Jeff Schnaufer | First 5 LA Writer/Editor

In a landmark legislative year for early childhood advocacy, California Gov. Gavin Newsom signed six bills into law that were either co-sponsored or supported by First 5 LA as part of the agency’s 2019 State and Federal Advocacy Agenda. The bills span all four of First 5 LA’s priority areas: early care and education, health systems, family supports and communities. The following is a snapshot of the five bills supported by First 5 LA, not including AB 1004, which was the first bill signed into law co-sponsored by the agency (see related story here).

Check out next month’s Early Childhood Matters newsletter for further details on the impact of state and federal legislation signed into law supported by First 5 LA in an analysis penned by First 5 LA Public Policy and Government Affairs Director Peter Barth.


AB 378 (Limón)

Child Care Collective Bargaining: This bill provides that family childcare providers have the right to form, join, and participate in the activities of a provider organization of their own choosing for the purpose of representing them and bargaining on matters related to the terms and conditions of their employment.

SB 234 (Skinner)

Family Daycare Homes: Under existing law, the California Child Day Care Facilities Act, the State Department of Social Services licenses and regulates family daycare homes. Under existing law, a small family daycare home, which may provide care for up to 8 children, is considered a residential use of property for purposes of all local ordinances. Existing law authorizes a city, county, or city and county to either classify a large family daycare home, which may provide care for up to 14 children, as residential use of the property or to provide a process for applying for a permit to use the property as a large family daycare home. This bill instead requires a large family daycare home to be treated as a residential use of property for purposes of all local ordinances, allowing large family childcare homes that provide care for up to 14 children to avoid costly and burdensome zoning and permitting requirements in order to help serve more kids and families.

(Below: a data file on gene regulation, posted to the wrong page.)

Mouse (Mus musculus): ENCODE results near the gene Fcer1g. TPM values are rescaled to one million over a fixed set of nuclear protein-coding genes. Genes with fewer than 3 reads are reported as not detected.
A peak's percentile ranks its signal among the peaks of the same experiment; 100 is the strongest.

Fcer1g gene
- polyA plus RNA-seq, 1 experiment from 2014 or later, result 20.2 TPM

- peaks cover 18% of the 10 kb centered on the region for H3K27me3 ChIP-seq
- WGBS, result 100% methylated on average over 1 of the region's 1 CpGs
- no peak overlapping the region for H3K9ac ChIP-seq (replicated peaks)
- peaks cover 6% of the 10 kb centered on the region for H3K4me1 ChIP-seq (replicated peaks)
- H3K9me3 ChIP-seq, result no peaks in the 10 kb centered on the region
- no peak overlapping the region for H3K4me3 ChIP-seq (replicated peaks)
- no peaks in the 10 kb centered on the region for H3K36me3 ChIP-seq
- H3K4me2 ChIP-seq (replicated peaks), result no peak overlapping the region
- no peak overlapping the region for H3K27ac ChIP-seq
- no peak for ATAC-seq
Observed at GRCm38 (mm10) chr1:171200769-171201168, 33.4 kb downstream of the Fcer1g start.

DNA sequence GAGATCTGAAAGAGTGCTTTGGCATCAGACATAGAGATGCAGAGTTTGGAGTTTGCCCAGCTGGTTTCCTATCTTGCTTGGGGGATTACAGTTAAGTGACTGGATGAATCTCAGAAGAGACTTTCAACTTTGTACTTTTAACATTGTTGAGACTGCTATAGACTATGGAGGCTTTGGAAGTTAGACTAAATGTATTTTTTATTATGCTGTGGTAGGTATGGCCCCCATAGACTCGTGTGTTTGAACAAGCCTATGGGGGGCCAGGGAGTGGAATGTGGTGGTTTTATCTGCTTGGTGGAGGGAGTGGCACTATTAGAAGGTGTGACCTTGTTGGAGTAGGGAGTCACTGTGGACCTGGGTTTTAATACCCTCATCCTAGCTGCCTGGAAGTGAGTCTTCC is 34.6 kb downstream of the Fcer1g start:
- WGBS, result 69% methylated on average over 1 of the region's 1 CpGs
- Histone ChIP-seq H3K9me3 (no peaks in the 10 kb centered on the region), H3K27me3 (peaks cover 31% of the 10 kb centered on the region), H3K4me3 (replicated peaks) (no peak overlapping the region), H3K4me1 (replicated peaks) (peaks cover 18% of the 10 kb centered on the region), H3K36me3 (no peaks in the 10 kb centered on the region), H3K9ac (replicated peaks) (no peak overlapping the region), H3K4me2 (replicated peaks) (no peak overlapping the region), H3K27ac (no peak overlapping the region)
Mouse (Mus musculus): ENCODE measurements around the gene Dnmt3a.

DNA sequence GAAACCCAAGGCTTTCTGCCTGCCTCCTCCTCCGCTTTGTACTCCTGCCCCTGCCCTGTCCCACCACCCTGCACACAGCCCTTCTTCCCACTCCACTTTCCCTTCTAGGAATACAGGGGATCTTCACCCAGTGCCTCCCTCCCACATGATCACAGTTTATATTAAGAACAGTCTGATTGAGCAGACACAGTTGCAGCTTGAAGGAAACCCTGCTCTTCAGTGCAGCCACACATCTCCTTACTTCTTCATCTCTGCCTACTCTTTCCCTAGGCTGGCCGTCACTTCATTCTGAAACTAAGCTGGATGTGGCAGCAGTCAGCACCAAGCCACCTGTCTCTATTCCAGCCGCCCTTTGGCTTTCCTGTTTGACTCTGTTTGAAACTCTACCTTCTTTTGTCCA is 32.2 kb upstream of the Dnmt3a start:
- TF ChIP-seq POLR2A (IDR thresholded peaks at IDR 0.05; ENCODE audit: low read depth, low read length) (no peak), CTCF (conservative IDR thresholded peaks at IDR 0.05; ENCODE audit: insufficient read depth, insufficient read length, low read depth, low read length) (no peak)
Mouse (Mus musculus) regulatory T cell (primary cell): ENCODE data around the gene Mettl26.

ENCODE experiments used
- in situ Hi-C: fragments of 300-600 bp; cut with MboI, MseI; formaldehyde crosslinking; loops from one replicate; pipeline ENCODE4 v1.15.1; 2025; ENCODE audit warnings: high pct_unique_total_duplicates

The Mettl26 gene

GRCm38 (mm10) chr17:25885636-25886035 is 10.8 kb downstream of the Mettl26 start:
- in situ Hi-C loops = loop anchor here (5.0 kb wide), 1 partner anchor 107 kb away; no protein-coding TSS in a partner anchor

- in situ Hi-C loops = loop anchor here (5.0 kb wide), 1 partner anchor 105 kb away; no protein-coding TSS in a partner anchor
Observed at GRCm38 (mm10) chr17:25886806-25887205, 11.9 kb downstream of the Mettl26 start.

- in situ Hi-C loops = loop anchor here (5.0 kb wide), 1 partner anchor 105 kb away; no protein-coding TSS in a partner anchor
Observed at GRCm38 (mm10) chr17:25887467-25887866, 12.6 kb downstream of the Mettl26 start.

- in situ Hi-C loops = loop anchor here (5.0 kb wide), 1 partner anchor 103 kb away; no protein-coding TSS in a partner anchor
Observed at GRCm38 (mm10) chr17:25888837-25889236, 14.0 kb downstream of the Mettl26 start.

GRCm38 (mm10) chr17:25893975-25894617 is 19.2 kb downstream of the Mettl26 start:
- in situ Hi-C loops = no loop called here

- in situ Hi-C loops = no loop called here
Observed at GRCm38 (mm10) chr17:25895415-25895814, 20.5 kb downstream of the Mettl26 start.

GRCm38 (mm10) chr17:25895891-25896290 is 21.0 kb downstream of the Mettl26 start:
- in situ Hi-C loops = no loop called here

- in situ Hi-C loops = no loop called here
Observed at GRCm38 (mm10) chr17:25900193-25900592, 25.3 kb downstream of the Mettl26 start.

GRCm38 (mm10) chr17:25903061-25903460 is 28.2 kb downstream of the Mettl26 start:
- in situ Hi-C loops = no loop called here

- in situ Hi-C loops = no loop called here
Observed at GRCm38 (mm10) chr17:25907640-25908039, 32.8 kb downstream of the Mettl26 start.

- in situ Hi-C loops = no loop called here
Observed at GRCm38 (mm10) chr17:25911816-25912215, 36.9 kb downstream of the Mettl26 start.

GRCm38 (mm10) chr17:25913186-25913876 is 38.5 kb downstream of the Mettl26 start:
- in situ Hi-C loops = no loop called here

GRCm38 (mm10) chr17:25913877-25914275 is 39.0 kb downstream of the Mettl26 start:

SB 464 (Mitchell)

Implicit Bias: This bill mandates hospitals that provide perinatal care, alternative birth centers and primary care clinics to implement implicit bias trainings for all staff providing perinatal care. The bill would also require these programs to identify existing provider biases, create measures that decrease implicit biases and stereotypes, and develop more culturally inclusive and appropriate communications and service delivery strategies.


ACR 1 (Bonta)

Public Charge: This bill asks the Legislature to condemn the Trump Administration’s proposal to expand the definition of public charge for immigrants seeking to legally adjust their status. In addition, ACR 1 urges the federal government to reconsider and roll back the proposed regulation. The resolution asserts several declarations regarding the importance of immigrants to the State of California, how the proposal will weaken our economy, and weaken the health, and prosperity of children and families.


SB 225 (Durazo)

State and Local Board Participation: This bill makes any person at least 18 years of age and a resident of California eligible to hold an appointed civil office, regardless of that person’s citizenship and immigration status.